You may be punished for your honesty and integrity. People often are. However, living dishonestly, without integrity, is a brutal, miserable way to live.

What do you actually stand for? In whose interests do you truthfully act? What is it you really want from your art? Are you pretending otherwise? These are important questions to answer. Your integrity relies upon it. In the end, your integrity is all you’ve got and it’s hard to get it back, once you lose it.

Choose carefully.

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What Kind Of People Do You Want to Work With?

There’s an old adage: people buy from people. It means that the quality of the relationship is the most important thing, in making a sale. The customer has to trust in the seller and buy into their story. The seller’s story needs to be credible and compelling. Artists that share their authentic narrative with their audience tend to sell more of their art than those that do not.

The quality of human relationships extends to working together. People work with people. The tools and processes are secondary. The materials are not even material, in your choice of who you work with. You don’t have to work with anybody offered. You have a choice. Even when you think you have no choice, you actually do. Working together only happens if there is mutual respect and a joint commitment to cooperate and perhaps even compromise. It’s never one-sided. If it is, it never works.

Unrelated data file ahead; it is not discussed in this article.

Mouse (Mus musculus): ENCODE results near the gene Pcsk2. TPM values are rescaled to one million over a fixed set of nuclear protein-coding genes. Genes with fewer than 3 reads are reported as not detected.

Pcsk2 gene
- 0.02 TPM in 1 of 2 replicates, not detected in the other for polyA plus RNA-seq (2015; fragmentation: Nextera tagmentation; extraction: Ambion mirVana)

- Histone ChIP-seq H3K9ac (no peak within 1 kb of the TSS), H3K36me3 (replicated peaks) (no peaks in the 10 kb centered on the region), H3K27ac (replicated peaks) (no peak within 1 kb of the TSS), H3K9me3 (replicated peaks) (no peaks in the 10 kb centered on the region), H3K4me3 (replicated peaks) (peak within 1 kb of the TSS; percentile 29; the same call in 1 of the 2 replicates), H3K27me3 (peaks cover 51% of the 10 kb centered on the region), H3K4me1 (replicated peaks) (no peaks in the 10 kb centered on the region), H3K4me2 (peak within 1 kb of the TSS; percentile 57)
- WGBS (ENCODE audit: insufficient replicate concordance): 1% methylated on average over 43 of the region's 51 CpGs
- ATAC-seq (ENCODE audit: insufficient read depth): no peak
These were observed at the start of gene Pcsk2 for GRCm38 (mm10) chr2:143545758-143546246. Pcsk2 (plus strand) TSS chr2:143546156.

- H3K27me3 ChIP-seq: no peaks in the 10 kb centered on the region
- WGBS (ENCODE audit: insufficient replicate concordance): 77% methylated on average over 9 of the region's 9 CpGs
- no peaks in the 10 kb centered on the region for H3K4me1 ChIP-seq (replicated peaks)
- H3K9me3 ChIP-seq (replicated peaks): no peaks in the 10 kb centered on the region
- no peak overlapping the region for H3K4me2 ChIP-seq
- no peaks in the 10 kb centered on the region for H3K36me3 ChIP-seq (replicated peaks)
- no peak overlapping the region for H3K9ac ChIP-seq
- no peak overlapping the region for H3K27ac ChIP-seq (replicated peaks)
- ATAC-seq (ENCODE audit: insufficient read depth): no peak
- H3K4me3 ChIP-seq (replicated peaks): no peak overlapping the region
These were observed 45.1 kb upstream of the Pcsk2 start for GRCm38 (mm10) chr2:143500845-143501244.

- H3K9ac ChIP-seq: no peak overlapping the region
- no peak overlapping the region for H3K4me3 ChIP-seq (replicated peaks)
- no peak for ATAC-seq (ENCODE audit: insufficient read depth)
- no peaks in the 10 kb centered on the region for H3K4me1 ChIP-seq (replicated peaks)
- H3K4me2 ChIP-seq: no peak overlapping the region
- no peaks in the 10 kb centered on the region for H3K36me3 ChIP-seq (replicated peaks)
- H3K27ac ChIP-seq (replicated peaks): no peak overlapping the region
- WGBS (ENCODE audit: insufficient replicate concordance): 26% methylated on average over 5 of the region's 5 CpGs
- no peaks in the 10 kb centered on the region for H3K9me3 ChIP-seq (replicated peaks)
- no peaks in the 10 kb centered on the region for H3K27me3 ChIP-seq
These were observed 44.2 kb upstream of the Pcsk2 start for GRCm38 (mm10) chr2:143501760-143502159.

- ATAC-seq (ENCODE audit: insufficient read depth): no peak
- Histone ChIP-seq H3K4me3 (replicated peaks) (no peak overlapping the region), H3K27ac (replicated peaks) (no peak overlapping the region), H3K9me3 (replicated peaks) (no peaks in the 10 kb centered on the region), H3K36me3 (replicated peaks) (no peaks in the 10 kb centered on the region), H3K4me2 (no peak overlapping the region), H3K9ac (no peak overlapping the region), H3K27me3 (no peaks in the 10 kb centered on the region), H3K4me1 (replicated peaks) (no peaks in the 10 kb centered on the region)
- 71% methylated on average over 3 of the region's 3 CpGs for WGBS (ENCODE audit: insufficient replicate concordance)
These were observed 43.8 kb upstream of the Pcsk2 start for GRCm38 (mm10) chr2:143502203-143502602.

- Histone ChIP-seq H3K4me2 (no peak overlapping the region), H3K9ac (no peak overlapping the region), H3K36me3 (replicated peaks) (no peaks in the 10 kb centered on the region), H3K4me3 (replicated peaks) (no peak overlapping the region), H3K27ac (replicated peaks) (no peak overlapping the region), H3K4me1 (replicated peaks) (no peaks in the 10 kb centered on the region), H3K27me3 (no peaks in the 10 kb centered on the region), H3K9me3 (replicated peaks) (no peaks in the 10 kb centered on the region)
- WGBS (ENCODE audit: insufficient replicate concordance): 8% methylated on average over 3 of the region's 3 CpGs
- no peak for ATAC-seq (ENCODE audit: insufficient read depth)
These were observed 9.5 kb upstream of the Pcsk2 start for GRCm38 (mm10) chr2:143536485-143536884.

Given that you always have a choice, who do you want to work with? Will you gravitate toward rigid minds, with fixed, unchangeable viewpoints, or will you seek flexible forward-thinkers? Do you enjoy working with straight-jacketted, conservative rule-followers with an unshakeable belief in their own infallibility, or intellectually-agile, open-minded, innovative, curious, experimental, imaginative folk, willing to revise their views as new evidence comes to light? Do you want to march or dance? Both require co-ordination, but the latter is freer.

When you step forward to do your most important and meaningful work, do you want to do that encumbered by the dead weight of somebody else’s archaic, obsolete, discredited mindsets and systems of belief, or is your purpose better served by joining up with people keen on exploring possibilities courageously? Why would you waste your time working with the wrong kind?

Are you looking for a collaborator or a competitor? Both can spur you on to do better, but which one contributes to your success and which one undermines it? Do you want to burn your productive hours away pointlessly, fighting against what another person says you can’t do (or hopes you can’t), or with somebody sincerely committed to seeing you flourish?

It’s not a very difficult choice, is it?